No Pain, No Gain

Concussion examines the hot-button issue of how repeated impacts to the skulls of professional football players in some cases led to death from brain trauma now known as CTE (chronic traumatic encephalopathy). The documentaries Head Games and League of Denial preceded this film, both highlighting football-related brain injuries, with the latter featuring forensic neuropathologist Dr. Bennet Omalu as he discovers CTE after autopsying former Pittsburgh Steelers center Mike Webster. League of Denial received a Peabody Award in 2013.

A biographical sports thriller, Concussion stars Will Smith as Dr. Omalu and is based on a screenplay by Peter Landesman, derived in part from Jeanne Marie Laskas’ GQ magazine article “Game Brain.” The film was produced under the mantle of Sir Ridley Scott’s Scott Free Productions. Initially, Scott had interest in directing the feature (see “Wholly Moses,” HDVideoPro, February 2015), but the filmmaker, with many projects in development, including follow-ups to Prometheus and Blade Runner, ultimately chose Landesman—who had previously written and directed 2013’s Parkland—to take the directorial reins.

Landesman approached Director of Photography Salvatore Totino, ASC, AIC, about shooting the film. After logging an impressive array of commercial spots and music videos, Totino’s big-screen credits began with another gridiron-related effort, Oliver Stone’s Any Given Sunday. Subsequently, Totino shot several films for director Ron Howard, including The Da Vinci Code and its sequels (the latest installment, Inferno, is currently in production for release later this year).

Written and directed by Peter Landesman and shot by Salvatore Totino, ASC, AIC, the sports thriller Concussion follows Dr. Bennet Omalu (Will Smith) and his discovery of CTE (chronic traumatic encephalopathy) after autopsying the body of former NFL center Mike Webster and the battle to get the information to the public. The film also stars Alec Baldwin, David Morse and Gugu Mbatha-Raw.

“When Peter first sat down with me, I had just finished Everest and wasn’t sure I wanted to leave town and my family again,” admits the cinematographer. “But I liked that he had so much detailed knowledge on the subject, and a very clear point of view about the story and a genuine passion for telling it.”

Landesman had admired Totino’s work on Frost/Nixon, but a pair of other similarly acclaimed features informed the pair’s visual take on Concussion, namely, The Insider (shot by Dante Spinotti, ASC) and Michael Clayton (cinematography by Robert Elswit, ASC). “Those two films gave us a general guideline in terms of our intentions and approach, as we decided to not do anything tricky or fanciful with the photography,” informs Totino. “We didn’t want the audience to ever feel the camera’s presence and felt that would help draw viewers into the story.”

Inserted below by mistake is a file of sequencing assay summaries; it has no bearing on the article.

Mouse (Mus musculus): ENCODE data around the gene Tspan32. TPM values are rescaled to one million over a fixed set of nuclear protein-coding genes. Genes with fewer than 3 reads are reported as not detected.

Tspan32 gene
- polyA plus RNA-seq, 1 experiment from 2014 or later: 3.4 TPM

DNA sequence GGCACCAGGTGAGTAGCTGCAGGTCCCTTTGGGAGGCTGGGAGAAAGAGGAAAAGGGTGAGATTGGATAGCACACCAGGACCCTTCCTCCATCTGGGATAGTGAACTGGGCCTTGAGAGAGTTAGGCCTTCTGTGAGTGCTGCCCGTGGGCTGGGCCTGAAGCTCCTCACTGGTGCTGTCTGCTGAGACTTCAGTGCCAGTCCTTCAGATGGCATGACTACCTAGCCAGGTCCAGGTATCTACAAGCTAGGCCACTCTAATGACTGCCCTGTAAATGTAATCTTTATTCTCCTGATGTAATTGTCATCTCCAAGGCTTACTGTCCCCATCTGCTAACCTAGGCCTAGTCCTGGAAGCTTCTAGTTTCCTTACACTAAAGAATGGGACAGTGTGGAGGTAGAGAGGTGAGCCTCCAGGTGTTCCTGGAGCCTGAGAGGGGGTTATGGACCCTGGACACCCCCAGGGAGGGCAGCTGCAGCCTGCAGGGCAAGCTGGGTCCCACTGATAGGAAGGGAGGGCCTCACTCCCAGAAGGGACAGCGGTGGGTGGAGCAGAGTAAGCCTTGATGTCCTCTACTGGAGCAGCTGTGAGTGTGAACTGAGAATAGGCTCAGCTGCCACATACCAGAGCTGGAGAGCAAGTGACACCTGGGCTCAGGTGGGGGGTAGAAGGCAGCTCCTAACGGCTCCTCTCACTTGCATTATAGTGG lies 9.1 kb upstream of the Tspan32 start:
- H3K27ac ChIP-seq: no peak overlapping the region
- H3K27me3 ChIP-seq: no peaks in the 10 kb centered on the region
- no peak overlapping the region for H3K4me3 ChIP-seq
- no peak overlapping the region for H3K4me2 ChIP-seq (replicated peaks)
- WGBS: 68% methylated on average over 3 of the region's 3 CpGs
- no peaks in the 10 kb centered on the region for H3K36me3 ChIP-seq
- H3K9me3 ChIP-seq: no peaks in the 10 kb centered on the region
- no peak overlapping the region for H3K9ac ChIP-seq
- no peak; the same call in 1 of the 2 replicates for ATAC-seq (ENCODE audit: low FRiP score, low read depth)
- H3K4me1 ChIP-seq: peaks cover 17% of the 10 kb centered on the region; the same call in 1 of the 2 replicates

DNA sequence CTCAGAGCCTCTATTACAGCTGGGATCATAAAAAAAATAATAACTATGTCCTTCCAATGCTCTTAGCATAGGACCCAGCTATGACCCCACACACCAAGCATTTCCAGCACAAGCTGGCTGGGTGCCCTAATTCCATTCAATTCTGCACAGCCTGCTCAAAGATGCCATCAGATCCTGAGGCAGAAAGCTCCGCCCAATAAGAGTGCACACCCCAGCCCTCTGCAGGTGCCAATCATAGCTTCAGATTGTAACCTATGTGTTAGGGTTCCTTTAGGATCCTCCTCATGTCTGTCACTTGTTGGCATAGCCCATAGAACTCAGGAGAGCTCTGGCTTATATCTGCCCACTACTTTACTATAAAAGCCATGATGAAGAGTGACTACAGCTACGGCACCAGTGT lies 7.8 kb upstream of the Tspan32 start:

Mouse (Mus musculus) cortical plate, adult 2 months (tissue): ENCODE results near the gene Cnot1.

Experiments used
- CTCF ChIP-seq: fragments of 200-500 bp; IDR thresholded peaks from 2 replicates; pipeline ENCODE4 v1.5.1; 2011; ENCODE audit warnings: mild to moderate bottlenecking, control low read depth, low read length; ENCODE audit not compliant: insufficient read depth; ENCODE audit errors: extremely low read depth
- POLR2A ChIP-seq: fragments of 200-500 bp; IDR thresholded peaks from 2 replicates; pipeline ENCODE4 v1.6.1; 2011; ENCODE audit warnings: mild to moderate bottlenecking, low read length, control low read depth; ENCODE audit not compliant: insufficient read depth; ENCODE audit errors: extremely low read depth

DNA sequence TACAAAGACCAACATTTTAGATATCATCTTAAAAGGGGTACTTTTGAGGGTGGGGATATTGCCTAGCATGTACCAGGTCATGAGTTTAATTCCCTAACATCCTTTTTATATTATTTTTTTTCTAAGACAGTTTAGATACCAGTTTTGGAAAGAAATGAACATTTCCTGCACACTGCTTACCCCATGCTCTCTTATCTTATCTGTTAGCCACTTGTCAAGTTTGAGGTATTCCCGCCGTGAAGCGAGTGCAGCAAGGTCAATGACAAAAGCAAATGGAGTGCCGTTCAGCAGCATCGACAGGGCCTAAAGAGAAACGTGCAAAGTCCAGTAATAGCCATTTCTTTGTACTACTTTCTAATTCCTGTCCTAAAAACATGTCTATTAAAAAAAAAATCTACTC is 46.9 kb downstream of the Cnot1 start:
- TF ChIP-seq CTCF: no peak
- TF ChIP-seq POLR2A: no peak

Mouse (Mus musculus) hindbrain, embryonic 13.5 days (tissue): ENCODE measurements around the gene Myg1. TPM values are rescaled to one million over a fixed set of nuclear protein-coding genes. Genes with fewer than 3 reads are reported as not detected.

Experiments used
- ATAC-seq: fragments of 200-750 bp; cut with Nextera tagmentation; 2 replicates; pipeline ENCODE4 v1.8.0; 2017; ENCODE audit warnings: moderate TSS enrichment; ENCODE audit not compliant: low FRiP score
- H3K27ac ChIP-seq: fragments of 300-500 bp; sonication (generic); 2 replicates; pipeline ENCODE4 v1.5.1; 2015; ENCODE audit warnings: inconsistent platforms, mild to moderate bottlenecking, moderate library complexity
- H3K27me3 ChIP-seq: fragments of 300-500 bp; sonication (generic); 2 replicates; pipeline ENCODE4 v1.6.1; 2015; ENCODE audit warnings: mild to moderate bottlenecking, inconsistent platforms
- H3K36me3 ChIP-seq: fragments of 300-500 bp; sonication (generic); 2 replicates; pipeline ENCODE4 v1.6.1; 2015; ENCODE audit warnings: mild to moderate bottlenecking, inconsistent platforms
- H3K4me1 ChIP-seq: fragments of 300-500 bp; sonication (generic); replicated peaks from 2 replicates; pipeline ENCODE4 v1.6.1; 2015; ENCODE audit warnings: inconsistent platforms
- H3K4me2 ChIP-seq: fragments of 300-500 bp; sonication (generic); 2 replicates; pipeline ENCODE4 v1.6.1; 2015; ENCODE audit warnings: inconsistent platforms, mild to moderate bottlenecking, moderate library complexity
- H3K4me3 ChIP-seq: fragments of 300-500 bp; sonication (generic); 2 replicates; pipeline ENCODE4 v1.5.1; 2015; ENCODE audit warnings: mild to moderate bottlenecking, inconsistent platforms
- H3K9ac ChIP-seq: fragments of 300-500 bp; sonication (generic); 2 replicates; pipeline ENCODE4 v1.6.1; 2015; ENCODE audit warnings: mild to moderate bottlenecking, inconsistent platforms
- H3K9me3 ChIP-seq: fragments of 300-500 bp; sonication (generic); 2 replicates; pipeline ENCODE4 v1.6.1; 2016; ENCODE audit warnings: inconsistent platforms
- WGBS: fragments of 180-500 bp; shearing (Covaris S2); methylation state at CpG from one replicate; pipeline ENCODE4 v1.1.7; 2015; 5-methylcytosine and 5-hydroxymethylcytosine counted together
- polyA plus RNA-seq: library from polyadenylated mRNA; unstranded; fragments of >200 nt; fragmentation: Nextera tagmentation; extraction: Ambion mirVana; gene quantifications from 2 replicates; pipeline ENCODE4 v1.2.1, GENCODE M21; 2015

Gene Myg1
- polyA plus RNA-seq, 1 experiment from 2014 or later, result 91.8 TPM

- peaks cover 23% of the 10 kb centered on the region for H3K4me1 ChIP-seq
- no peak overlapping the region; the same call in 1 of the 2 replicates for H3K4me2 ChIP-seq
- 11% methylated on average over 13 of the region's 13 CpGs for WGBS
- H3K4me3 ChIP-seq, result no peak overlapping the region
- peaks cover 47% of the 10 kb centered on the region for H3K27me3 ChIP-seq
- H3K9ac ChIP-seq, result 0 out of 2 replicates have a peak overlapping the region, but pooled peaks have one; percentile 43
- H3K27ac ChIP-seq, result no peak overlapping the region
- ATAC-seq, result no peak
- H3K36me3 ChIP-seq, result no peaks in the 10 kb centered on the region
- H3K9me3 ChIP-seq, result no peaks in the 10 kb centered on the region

Totino was introduced to the real-life Omalu as the film came together, and it proved to be more than just a 21st-century version of TV’s Quincy. “When we met during prep, he came across as a curious-minded person,” reports the DP. “He really needs to be 100% sure of things and won’t just accept the obvious.

“He told us about a young African-American kid who escaped from a juvenile detention center that was found dead in a backyard after a big pursuit,” continues Totino. “We’re talking a 15-year-old kid in good shape, so people wondered was it ‘police brutality’? Bennet orders tests and discovers the kid was highly allergic to various grasses; by jumping fences and going yard to yard while on an adrenaline high, he experienced an anaphylactic reaction. That kind of outside-the-norm thinking said a lot about him, and for me, reinforced how in the film, when Mike Webster’s body came in, he wasn’t about to settle on an easy answer.”

Eerily enough, the good doctor’s influence was clearly evident in Will Smith’s approach to the role. “We were setting up one day while Will Smith was sitting over to one side,” Totino recalls. “I looked at him, and I didn’t even feel that it was Will in the room, but Bennet Omalu instead. Will wasn’t even on camera, and yet here he was completely in character. The hair on the back of your head stands up when something like this happens. His performance was so authentic that there wasn’t much needed to accentuate what the camera caught, and since sometimes Peter didn’t want to rehearse, take one really became the first go-through, and Will’s investment in the character added something special.”